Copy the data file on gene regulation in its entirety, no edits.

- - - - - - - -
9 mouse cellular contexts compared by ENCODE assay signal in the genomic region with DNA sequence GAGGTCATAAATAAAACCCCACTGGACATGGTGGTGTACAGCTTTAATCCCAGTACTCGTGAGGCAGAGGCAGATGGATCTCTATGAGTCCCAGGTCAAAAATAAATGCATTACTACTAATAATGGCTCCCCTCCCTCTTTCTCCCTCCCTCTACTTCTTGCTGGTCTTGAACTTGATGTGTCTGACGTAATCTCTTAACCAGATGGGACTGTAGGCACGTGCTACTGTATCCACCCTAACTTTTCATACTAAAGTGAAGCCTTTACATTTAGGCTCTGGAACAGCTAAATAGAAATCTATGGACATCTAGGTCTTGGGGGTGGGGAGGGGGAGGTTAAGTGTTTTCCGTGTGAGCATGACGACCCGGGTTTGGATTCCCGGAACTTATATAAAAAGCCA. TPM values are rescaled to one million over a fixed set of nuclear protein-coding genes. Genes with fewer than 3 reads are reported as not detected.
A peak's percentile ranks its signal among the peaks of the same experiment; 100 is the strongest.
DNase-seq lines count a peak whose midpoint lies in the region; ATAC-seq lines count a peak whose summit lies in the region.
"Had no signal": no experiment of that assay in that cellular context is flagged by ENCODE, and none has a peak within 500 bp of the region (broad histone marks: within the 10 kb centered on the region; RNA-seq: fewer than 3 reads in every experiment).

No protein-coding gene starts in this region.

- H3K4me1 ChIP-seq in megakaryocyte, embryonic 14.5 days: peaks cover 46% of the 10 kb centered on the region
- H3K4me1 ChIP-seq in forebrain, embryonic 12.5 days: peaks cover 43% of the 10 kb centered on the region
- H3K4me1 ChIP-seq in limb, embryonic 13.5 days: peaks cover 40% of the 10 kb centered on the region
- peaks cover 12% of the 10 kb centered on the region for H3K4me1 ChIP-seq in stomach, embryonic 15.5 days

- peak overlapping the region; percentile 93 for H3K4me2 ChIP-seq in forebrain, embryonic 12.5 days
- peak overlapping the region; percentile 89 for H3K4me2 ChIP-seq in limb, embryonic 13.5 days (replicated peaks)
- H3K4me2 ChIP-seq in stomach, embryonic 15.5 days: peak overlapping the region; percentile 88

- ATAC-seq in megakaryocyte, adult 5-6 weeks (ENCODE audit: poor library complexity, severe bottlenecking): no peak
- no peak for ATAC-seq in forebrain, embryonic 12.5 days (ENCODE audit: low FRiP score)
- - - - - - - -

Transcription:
9 mouse cellular contexts compared by ENCODE assay signal in the genomic region with DNA sequence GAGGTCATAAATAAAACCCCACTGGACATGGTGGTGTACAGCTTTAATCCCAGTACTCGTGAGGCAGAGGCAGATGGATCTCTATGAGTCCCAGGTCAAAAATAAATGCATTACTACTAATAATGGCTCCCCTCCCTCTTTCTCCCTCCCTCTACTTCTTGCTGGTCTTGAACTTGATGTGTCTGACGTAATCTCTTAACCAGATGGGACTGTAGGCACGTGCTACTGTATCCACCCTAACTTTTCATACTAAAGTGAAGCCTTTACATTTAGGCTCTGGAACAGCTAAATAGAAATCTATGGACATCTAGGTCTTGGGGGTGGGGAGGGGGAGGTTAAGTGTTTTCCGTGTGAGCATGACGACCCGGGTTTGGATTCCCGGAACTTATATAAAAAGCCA. TPM values are rescaled to one million over a fixed set of nuclear protein-coding genes. Genes with fewer than 3 reads are reported as not detected.
A peak's percentile ranks its signal among the peaks of the same experiment; 100 is the strongest.
DNase-seq lines count a peak whose midpoint lies in the region; ATAC-seq lines count a peak whose summit lies in the region.
"Had no signal": no experiment of that assay in that cellular context is flagged by ENCODE, and none has a peak within 500 bp of the region (broad histone marks: within the 10 kb centered on the region; RNA-seq: fewer than 3 reads in every experiment).

No protein-coding gene starts in this region.

- H3K4me1 ChIP-seq in megakaryocyte, embryonic 14.5 days: peaks cover 46% of the 10 kb centered on the region
- H3K4me1 ChIP-seq in forebrain, embryonic 12.5 days: peaks cover 43% of the 10 kb centered on the region
- H3K4me1 ChIP-seq in limb, embryonic 13.5 days: peaks cover 40% of the 10 kb centered on the region
- peaks cover 12% of the 10 kb centered on the region for H3K4me1 ChIP-seq in stomach, embryonic 15.5 days

- peak overlapping the region; percentile 93 for H3K4me2 ChIP-seq in forebrain, embryonic 12.5 days
- peak overlapping the region; percentile 89 for H3K4me2 ChIP-seq in limb, embryonic 13.5 days (replicated peaks)
- H3K4me2 ChIP-seq in stomach, embryonic 15.5 days: peak overlapping the region; percentile 88

- ATAC-seq in megakaryocyte, adult 5-6 weeks (ENCODE audit: poor library complexity, severe bottlenecking): no peak
- no peak for ATAC-seq in forebrain, embryonic 12.5 days (ENCODE audit: low FRiP score)